SHTFlix: Why The Road Shouldn’t Be on Anyone’s List of Great Prepper Movies


SHTFlix: Why The Road Shouldn’t Be on Anyone’s List of Great Prepper Movies

This post is the first in a new series called SHTFlix, in which I take short looks at movies and TV shows found on Netflix from a prepping/survivalism perspective. I’ve stocked up my Netflix queue with a bunch of SHTF movies and TV shows, and as I work my way through them, I’ll post my thoughts here.

I finally got around to watching The Road this week. What a great movie. It dealt with some of the same themes and used some of the same language (e.g. “carrying fire”) as another favorite of mine, No Country for Old Men. This is unsurprising, because both movies are based on novels by Cormac McCarthy. But as great of a movie as The Road is, about fifteen minutes into it I was totally mystified as to how it has ended up on so many “Best Prepper Movie” lists on the Internet.

I don’t pretend have a list of everything that makes for a good prepper movie, but surely if there is such a list, then somewhere on it is a criterion like “I watched it and learned something about how to prepare for this type of disaster, or one vaguely similar.”

With this in mind, I’m asking myself: are preppers watching this and thinking, “Yes, having watched this movie I’m now better prepared to be one of the last people on earth to starve to death. In the event that all plant and animal life on the planet die off, the last one to starve to death wins!”

I don’t know what sort of disaster McCarthy had in mind here. It looks to me like a particularly nasty super volcano is the most likely culprit, but I can also imagine an asteroid strike causing similar devastation. In any case, anything that involves the death of all the trees and animals is just not the kind of thing that anyone sane preps for. Eventually the canned food is going to run out, and if there are no plants or animals left, then it’s curtains for you and yours. In such a scenario, the difference between preppers and non-preppers would be this: non-preppers would starve to death after a few weeks of abject, hopeless misery, and peppers would starve to death after a few months or years of abject, hopeless misery and fighting off cannibals. Who really sounds better off, here?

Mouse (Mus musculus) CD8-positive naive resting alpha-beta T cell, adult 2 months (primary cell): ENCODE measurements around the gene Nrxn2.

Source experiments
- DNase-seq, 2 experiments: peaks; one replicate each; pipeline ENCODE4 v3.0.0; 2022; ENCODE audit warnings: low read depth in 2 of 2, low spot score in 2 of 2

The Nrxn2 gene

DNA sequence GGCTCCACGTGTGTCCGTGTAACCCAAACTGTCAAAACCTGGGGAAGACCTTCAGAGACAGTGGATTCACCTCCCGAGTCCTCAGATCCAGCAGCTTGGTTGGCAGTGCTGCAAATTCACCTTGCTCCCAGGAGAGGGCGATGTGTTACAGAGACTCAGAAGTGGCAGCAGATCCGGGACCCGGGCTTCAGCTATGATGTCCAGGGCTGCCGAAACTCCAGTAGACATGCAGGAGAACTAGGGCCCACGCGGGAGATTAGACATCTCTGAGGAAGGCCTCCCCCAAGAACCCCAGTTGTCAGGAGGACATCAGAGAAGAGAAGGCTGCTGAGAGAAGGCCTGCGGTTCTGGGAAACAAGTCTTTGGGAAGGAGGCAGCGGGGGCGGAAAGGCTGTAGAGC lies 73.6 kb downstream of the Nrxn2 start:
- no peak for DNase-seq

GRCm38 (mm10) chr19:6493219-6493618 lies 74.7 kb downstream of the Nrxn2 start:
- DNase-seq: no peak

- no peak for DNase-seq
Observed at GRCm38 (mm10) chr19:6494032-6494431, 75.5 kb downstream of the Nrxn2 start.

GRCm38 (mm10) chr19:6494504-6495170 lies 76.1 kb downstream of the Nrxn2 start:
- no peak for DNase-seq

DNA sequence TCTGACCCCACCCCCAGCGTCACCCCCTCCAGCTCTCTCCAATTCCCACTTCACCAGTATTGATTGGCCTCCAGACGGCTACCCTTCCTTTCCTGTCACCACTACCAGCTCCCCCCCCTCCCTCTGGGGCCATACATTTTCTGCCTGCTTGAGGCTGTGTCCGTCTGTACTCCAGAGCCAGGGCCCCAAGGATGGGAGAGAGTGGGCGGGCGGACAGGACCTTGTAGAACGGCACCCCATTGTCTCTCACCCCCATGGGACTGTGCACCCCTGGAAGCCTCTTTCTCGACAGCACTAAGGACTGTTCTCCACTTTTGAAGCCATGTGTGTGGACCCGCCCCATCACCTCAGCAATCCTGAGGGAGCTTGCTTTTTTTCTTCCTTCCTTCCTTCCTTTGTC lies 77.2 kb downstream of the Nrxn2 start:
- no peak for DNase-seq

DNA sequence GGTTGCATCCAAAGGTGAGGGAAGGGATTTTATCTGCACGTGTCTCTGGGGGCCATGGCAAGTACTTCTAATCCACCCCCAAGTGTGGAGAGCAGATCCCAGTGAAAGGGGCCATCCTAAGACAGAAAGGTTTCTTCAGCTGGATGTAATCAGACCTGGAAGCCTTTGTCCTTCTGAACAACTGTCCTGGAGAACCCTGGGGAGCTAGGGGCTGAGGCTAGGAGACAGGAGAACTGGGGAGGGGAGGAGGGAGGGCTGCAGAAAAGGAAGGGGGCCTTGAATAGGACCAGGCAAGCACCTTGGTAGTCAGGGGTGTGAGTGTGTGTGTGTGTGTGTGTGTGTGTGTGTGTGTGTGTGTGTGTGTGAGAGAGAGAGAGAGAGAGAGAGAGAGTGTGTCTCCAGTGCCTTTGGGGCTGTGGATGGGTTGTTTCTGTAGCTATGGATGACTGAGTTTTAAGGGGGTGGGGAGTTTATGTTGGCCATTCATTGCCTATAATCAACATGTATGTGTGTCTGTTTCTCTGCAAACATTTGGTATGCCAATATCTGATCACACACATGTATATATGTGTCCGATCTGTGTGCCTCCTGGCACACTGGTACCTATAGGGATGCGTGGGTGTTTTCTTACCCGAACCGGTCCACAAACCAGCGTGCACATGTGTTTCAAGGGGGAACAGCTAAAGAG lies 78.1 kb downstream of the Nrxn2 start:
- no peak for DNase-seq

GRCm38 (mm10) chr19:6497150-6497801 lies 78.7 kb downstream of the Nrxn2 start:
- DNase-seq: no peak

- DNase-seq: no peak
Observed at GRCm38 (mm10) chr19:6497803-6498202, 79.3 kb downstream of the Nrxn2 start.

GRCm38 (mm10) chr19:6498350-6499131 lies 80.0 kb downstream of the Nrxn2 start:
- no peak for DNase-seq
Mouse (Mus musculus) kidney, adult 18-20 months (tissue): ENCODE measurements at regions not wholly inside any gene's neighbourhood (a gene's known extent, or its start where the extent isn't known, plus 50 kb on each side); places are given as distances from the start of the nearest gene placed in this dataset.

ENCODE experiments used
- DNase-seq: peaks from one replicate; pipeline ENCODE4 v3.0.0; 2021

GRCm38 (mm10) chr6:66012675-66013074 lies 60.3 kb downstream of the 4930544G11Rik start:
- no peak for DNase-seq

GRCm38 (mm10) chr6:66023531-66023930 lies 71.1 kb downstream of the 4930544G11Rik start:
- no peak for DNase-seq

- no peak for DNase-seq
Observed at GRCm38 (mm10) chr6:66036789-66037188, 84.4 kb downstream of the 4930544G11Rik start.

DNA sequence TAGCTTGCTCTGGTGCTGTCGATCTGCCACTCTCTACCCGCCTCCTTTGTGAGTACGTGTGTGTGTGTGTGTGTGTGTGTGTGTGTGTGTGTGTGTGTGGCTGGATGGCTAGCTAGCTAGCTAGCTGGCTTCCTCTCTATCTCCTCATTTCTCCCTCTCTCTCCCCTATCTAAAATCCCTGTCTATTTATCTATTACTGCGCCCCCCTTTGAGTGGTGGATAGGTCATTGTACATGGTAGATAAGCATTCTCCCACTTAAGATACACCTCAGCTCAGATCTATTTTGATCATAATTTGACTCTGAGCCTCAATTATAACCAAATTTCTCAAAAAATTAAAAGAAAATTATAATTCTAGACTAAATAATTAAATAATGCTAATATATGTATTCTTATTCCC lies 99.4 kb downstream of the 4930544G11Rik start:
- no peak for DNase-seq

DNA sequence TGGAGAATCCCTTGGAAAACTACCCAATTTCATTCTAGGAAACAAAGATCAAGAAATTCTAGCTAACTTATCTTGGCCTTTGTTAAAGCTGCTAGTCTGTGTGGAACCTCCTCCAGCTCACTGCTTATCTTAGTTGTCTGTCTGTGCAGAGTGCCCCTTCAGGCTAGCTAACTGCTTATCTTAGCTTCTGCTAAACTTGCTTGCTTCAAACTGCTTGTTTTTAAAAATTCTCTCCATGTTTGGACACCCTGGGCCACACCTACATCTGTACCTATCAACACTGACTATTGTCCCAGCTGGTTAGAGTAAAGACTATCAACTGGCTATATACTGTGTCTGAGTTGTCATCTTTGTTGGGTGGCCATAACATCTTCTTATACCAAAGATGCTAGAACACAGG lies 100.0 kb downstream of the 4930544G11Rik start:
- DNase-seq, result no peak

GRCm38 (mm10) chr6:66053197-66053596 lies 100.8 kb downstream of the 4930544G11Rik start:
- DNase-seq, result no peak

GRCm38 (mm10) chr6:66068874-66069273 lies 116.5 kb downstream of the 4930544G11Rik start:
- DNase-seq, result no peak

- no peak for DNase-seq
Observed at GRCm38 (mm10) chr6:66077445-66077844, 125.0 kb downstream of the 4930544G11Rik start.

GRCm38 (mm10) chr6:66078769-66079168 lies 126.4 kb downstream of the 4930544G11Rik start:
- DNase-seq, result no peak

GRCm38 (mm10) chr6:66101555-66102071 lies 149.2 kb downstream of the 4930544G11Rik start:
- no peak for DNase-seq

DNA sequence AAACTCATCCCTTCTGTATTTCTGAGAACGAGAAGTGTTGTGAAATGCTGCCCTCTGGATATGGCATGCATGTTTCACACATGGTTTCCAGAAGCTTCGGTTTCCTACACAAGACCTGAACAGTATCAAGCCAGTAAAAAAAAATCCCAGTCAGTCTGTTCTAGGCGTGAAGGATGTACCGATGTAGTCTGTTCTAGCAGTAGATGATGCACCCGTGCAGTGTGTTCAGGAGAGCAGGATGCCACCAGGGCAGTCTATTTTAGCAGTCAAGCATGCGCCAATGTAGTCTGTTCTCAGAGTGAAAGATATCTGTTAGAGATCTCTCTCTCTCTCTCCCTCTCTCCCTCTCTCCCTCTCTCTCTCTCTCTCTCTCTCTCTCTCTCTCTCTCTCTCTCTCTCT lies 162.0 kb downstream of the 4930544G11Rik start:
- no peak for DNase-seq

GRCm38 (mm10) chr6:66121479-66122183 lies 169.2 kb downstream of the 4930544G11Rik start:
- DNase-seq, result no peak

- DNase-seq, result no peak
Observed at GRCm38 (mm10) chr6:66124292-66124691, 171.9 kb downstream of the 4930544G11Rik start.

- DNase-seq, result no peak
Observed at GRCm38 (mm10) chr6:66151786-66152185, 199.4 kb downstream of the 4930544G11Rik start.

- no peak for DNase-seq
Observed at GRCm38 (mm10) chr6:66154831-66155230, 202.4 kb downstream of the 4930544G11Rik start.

Ultimately, in watching The Road I didn’t learn anything about prepping. I also wasn’t encouraged to prep, nor was I really forced to think through any kind of realistic prepping scenario.

But maybe I’m a weirdo. Maybe there are preppers out there who watched the movie and thought, “This movie really forced me to think through a scenario wherein I may have to shoot my own child in order to save him from being eaten alive by redneck cannibals, and for that I am grateful, because otherwise I probably would not have considered all the angles of that particular scenario and I wouldn’t be fully prepared for it.”

If the above describes you, then I suppose I salute your, um, thoroughness. And if it doesn’t describe you, but you still feel that The Road is a prepper classic, then please, enlighten me in the comments. What am I missing?

By way of conclusion, I will admit that the movie did affect my prepping in one small way: it reaffirmed my desire to pack up me and mine and drive directly toward the site of any impending asteroid strike or supervolcano explosion, just so that we don’t accidentally survive the initial cataclysm and end up like Viggo Mortensen’s family.

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billj is currently a writer for AllOutdoor who has chosen not to write a short bio at this time.

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